Jack Ma’s American Journey

Jack Ma, Founder of Alibaba Group

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In the Hutong
And…We’re Back!
1151 hrs.

Amidst all of the recent speculation about Alibaba, Jack Ma, and his intentions toward Yahoo!, the real story keeps slipping below the fold: Jack Ma’s pledge to spend a year living in the United States. It is hard to discern whether that was a genuine promise or a trial balloon, but let’s assume that Jack intends to carry through on it.

Mr. Ma deserves praise for what cannot be an easy move. He appears to understand that if you are going to do business in one of the most complex and competitive markets in the world, you had better know that market in your guts, and not designate some subordinate to do that understanding for you. It is long past time for American and European CEOs to start doing the same in China. We are waiting for the first one to do so, and that little problem is a factor in the challenges that foreign companies face here.

Yet if Mr. Ma believes that his expressed desire to live in America will soften the discomfort of the American public and the Committee on Foreign Investment in the United States will feel toward the purchase of Yahoo! by a Chinese company, he is too late. Assuring both Washington DC and Main Street USA that Alibaba is not the long arm of the Party and is trustworthy enough to be the custodian of a massive storehouse of information on American citizens will demand a lengthy campaign, not well-meaning gestures. A year under American law building visibility, accessibility, and trust is a good start, but no more, and any bid for Yahoo is likely to happen sooner than that.

Finally, before venturing into the North American wilds, both Alibaba and Mr. Ma would do well to consider an adjustment in their approach to the global media. I spend a lot of time with journalists who represent the world’s leading media outlets in China, and whenever the subject of Alibaba comes up, the response is always a shaking of the head. The word is that not only does Mr. Ma appear increasingly inaccessible to the global media, his international PR staff is allegedly not above haranguing journalists whose coverage of Alibaba is deemed less than supportive. If true, this is an approach that will make neither Ma nor Alibaba many friends in the United States. The primary coverage of the company is still going to come from China, and alienating foreign correspondents ill-serves the purposes of a company with audiences outside of the PRC. The global media can be allies or enemies in Alibaba’s leap abroad, an effort that will demand the help of all the friends the company can get. At the moment, that list of friends – inside the Beltway, across America, and in the fourth estate – seems a bit short for Alibaba’s ambitions.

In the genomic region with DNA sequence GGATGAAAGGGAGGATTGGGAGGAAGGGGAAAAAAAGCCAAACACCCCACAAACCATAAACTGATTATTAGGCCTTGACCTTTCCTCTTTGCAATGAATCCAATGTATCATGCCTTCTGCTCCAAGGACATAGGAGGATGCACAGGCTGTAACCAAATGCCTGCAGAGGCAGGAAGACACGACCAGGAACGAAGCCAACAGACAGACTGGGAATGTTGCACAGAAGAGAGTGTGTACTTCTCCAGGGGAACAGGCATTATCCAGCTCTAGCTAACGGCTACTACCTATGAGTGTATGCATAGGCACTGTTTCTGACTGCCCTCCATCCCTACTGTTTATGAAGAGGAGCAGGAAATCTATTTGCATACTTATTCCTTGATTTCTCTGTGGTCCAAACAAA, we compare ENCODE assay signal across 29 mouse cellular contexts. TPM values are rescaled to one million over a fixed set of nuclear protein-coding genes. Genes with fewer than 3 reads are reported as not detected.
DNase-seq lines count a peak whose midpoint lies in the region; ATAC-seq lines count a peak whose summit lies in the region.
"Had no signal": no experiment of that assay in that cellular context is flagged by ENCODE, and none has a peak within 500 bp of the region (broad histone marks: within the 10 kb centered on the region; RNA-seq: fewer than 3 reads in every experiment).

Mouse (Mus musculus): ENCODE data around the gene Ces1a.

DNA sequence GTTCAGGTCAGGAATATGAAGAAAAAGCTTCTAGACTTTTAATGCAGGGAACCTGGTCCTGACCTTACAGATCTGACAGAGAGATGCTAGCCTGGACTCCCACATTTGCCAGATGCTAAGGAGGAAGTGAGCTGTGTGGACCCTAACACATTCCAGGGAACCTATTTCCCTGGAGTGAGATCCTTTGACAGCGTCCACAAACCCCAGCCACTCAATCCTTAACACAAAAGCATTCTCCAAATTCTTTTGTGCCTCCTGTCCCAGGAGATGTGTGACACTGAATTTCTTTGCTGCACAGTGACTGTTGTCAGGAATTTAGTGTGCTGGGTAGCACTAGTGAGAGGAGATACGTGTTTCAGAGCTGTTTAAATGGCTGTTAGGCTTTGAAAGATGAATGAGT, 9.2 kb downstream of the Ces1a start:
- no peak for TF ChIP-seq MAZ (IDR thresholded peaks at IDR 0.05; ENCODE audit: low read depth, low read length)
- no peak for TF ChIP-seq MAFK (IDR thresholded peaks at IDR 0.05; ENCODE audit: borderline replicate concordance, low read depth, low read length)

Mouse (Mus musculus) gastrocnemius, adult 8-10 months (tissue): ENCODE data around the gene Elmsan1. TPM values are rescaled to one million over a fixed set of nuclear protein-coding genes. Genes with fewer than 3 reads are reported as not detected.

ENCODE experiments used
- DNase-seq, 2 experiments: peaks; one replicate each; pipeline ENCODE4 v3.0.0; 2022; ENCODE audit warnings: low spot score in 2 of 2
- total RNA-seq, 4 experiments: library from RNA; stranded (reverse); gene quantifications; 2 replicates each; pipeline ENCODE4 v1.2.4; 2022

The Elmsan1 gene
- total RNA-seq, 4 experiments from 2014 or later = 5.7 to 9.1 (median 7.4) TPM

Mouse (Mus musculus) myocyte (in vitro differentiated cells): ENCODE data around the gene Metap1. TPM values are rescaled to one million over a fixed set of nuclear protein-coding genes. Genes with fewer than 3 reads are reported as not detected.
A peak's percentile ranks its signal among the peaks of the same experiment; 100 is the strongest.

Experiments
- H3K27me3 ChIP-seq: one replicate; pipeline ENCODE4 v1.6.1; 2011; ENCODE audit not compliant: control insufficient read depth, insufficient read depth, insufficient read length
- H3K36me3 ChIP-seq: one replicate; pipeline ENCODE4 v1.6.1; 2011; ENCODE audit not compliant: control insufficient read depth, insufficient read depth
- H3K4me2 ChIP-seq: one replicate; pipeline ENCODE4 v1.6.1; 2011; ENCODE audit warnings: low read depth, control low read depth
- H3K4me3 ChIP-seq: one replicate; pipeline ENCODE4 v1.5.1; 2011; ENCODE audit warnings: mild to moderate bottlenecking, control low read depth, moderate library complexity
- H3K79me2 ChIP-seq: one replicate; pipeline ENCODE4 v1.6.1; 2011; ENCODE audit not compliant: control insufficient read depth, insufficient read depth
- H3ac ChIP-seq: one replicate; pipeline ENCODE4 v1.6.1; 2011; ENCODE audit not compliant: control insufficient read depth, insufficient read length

Time to change that.


About David Wolf

An adviser to corporations and organizations on strategy, communications, and public affairs, David Wolf has been working and living in Beijing since 1995, and now divides his time between China and California. He also serves as a policy and industry analyst focused on innovative and creative industries, a futurist, and an amateur historian.
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8 Responses to Jack Ma’s American Journey

  1. Somehow, I doubt that Jack will be living in conditions even remotely approaching those of his customers and partners in the U.S. Rupert Murdoch can live anywhere he wants, but that doesn’t endear him to his hosts, nor make his companies above scrutiny. In the end, this is likely to be just a long vacation and PR stunt for Jack. Maybe he can take it a step further and join Warren Buffett in paying his fair share of taxes on the money he makes from Americans?

  2. “Maybe he can take it a step further and join Warren Buffett in paying his fair share of taxes on the money he makes from Americans?”

    Where’d this come from? So you’re takeaway from all the Buffett quotes in recent weeks, is that he pays his fair share of taxes?

    And we’re supposed to feel some kind of enmity towards Ma for visiting the US? What the…?

  3. With many a pioneer/first move can come advantages down the road that may not be immediately recognisable. I too doubt that this is about Yahoo if it happens. It could be more about just being the first and getting the title as such locked away for future exploitation/parading/leveraging..

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  8. …also it seems to me that Jack Ma probably thinks he’s another Apple, free to abuse the press however he likes because he’ll speak to the people directly.

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